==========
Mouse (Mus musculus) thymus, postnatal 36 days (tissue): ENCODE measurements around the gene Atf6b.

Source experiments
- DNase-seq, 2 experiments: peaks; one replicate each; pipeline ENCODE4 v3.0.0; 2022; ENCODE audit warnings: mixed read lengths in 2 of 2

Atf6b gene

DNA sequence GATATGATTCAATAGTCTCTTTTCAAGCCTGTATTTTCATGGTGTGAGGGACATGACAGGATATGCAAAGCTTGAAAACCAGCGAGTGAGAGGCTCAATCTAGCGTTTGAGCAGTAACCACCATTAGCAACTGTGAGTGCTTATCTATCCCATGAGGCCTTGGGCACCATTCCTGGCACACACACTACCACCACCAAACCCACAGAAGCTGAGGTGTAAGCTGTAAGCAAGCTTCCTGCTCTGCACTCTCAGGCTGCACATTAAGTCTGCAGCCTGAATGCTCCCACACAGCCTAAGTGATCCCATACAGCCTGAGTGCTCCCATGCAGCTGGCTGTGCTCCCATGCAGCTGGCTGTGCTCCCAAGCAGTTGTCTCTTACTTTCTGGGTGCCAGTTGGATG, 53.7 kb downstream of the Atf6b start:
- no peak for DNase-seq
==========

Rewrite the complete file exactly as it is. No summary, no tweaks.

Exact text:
Mouse (Mus musculus) thymus, postnatal 36 days (tissue): ENCODE measurements around the gene Atf6b.

Source experiments
- DNase-seq, 2 experiments: peaks; one replicate each; pipeline ENCODE4 v3.0.0; 2022; ENCODE audit warnings: mixed read lengths in 2 of 2

Atf6b gene

DNA sequence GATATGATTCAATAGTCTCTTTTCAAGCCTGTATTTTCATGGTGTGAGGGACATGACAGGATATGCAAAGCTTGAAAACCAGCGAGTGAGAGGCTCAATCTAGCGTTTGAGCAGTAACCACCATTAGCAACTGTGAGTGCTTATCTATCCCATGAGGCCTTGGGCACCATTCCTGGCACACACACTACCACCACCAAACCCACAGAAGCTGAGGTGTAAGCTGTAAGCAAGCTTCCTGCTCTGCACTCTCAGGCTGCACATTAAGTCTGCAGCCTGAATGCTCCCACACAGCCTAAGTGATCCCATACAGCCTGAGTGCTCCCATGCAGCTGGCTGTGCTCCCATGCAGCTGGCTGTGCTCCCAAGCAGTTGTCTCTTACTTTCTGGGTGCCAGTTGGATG, 53.7 kb downstream of the Atf6b start:
- no peak for DNase-seq